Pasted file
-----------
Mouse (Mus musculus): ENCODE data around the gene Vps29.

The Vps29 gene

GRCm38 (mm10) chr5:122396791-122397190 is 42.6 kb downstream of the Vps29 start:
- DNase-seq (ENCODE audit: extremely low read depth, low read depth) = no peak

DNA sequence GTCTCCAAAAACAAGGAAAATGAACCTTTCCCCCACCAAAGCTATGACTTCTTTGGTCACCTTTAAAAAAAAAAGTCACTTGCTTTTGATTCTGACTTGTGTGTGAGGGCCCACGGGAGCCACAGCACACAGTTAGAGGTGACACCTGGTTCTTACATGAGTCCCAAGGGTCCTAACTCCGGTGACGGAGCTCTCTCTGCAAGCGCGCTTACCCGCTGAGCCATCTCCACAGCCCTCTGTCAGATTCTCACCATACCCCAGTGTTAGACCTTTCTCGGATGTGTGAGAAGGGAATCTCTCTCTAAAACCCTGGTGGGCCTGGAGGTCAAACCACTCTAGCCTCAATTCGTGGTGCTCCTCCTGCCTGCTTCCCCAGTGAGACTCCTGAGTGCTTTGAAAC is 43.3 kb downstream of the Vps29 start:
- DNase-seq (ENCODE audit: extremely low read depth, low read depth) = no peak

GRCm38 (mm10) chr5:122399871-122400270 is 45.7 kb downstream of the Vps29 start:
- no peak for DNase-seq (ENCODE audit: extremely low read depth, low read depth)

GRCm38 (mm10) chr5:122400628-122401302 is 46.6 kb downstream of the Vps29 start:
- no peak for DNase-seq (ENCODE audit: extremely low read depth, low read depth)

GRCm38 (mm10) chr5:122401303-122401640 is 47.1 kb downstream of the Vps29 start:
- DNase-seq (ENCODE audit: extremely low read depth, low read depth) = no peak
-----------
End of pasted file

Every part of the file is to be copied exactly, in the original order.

Mouse (Mus musculus): ENCODE data around the gene Vps29.

The Vps29 gene

GRCm38 (mm10) chr5:122396791-122397190 is 42.6 kb downstream of the Vps29 start:
- DNase-seq (ENCODE audit: extremely low read depth, low read depth) = no peak

DNA sequence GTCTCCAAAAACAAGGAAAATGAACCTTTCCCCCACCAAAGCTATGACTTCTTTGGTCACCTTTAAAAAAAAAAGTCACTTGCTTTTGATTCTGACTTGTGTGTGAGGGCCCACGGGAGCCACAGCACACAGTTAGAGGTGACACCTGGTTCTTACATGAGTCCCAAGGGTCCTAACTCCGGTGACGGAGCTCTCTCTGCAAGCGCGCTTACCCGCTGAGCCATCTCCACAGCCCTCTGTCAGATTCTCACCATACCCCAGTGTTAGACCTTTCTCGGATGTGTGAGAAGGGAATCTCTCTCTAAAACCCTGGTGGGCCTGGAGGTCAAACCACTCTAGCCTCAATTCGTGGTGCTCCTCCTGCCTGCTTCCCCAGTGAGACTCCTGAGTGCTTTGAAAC is 43.3 kb downstream of the Vps29 start:
- DNase-seq (ENCODE audit: extremely low read depth, low read depth) = no peak

GRCm38 (mm10) chr5:122399871-122400270 is 45.7 kb downstream of the Vps29 start:
- no peak for DNase-seq (ENCODE audit: extremely low read depth, low read depth)

GRCm38 (mm10) chr5:122400628-122401302 is 46.6 kb downstream of the Vps29 start:
- no peak for DNase-seq (ENCODE audit: extremely low read depth, low read depth)

GRCm38 (mm10) chr5:122401303-122401640 is 47.1 kb downstream of the Vps29 start:
- DNase-seq (ENCODE audit: extremely low read depth, low read depth) = no peak